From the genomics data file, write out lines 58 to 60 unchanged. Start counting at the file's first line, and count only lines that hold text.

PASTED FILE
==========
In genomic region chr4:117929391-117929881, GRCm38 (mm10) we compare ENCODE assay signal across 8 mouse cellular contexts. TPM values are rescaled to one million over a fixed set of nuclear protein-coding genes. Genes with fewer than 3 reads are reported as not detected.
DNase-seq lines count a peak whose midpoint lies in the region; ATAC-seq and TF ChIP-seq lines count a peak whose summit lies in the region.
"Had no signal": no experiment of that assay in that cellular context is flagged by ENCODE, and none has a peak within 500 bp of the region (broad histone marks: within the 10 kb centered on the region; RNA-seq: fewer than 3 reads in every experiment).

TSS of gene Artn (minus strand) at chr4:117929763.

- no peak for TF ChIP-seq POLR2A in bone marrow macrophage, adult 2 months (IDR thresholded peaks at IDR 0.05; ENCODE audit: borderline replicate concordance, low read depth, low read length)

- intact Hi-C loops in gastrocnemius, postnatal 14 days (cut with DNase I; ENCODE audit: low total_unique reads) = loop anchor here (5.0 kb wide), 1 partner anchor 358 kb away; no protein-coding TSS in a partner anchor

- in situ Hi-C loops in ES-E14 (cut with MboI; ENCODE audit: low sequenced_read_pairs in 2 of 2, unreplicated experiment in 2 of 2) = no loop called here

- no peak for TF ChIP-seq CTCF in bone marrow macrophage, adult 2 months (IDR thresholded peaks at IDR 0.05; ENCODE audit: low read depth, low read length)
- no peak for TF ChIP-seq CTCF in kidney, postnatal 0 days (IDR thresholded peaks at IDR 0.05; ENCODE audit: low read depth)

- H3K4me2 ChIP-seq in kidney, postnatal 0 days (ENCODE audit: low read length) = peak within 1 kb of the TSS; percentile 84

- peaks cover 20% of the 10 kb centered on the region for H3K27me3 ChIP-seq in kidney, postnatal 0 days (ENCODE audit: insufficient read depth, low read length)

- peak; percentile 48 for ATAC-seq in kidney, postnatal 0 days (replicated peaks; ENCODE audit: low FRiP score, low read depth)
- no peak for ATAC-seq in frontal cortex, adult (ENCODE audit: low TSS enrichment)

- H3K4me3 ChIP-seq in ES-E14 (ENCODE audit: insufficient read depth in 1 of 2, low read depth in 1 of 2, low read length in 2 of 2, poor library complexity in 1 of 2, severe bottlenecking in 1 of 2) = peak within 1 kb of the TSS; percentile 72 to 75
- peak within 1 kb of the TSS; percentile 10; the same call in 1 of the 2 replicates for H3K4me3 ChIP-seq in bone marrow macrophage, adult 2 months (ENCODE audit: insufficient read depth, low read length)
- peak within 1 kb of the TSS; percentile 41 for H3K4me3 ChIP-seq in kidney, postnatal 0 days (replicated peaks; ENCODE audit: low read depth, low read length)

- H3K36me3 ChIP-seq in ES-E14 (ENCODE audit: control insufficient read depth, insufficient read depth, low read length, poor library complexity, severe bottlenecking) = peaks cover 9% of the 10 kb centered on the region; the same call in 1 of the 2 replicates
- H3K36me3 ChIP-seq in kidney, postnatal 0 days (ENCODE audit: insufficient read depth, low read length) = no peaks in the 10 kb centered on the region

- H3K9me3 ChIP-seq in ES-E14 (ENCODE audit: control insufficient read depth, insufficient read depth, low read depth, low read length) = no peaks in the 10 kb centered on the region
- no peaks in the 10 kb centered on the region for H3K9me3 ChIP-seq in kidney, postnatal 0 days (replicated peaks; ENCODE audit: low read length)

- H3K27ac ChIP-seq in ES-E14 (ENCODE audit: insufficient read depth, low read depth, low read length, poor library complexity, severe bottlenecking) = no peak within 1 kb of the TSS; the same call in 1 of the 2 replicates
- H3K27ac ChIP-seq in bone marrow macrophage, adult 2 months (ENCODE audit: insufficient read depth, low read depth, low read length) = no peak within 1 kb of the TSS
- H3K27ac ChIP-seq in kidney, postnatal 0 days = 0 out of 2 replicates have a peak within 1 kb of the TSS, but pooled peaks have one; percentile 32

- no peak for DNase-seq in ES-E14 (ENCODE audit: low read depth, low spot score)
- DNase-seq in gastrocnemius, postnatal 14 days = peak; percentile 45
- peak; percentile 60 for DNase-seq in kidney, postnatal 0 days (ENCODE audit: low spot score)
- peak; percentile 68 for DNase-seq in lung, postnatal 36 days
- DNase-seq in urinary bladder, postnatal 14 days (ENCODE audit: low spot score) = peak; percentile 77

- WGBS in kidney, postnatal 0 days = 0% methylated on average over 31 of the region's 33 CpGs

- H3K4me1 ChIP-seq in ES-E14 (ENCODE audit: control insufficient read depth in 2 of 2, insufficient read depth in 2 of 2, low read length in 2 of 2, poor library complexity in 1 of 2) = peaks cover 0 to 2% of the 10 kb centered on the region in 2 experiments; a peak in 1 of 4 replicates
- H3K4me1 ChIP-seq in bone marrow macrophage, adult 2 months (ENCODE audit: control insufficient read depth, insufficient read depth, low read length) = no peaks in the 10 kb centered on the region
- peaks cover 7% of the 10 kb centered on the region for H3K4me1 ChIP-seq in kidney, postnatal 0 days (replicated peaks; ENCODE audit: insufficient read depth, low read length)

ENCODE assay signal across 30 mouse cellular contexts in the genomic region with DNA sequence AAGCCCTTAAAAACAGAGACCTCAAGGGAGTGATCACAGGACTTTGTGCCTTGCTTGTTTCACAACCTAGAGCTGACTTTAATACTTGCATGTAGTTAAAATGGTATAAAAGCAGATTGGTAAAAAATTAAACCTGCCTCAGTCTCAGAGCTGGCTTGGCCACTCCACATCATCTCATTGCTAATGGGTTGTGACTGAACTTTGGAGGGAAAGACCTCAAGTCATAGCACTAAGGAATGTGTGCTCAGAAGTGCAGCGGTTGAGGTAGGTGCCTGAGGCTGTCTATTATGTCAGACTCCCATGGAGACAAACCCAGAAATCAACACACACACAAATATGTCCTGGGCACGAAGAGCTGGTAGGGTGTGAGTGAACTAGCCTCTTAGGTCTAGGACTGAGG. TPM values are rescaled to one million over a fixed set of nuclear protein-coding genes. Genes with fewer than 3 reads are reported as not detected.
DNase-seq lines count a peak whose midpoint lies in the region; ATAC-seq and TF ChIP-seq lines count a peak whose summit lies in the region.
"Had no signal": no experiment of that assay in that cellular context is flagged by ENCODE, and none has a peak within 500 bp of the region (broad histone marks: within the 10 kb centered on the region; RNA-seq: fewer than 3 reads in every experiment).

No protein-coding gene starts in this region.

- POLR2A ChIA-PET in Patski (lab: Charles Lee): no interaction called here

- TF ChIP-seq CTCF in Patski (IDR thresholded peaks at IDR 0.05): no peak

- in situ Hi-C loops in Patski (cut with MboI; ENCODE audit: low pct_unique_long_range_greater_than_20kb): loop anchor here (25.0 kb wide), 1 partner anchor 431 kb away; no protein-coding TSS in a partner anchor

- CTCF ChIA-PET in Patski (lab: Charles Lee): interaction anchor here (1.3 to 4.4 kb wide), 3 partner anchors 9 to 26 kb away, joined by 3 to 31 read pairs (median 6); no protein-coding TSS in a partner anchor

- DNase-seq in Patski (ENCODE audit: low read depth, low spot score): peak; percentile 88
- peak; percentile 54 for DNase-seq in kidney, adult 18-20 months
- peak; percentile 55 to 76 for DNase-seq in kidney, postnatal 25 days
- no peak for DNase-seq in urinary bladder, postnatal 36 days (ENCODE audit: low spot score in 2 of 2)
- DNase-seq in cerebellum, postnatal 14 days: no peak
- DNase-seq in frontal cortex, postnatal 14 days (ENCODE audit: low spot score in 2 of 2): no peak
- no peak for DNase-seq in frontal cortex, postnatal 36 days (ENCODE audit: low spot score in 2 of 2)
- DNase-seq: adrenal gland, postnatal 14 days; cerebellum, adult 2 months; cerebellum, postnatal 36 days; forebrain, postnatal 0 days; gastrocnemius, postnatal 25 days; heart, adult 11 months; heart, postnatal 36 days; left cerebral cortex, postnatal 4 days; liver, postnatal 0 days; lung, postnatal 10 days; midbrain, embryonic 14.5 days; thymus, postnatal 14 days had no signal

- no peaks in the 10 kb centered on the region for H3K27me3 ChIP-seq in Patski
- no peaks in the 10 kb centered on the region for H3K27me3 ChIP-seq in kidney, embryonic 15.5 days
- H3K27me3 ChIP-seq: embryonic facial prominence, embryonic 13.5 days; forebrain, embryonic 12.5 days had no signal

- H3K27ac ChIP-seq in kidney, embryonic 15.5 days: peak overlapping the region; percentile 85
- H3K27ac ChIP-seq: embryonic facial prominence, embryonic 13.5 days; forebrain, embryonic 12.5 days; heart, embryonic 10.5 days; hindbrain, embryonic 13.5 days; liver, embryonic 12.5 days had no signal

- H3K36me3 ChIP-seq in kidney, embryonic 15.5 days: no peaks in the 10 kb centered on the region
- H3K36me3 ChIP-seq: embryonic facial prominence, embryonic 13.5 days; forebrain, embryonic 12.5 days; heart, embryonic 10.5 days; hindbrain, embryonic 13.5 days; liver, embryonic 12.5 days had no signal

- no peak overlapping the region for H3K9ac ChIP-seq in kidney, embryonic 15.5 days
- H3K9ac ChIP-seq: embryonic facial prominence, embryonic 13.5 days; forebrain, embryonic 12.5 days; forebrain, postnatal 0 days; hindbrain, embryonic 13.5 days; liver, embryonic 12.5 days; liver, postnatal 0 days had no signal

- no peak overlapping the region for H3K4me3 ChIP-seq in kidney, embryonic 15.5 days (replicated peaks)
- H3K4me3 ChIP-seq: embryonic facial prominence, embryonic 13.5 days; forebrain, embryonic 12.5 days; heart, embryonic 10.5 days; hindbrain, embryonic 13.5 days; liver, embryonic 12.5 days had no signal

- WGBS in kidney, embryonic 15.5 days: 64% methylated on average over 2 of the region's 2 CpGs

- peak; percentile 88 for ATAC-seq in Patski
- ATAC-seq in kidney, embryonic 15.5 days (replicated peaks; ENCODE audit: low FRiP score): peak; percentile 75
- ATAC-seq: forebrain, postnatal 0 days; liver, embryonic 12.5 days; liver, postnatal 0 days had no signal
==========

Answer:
- no peak overlapping the region for H3K4me3 ChIP-seq in kidney, embryonic 15.5 days (replicated peaks)
- H3K4me3 ChIP-seq: embryonic facial prominence, embryonic 13.5 days; forebrain, embryonic 12.5 days; heart, embryonic 10.5 days; hindbrain, embryonic 13.5 days; liver, embryonic 12.5 days had no signal

- WGBS in kidney, embryonic 15.5 days: 64% methylated on average over 2 of the region's 2 CpGs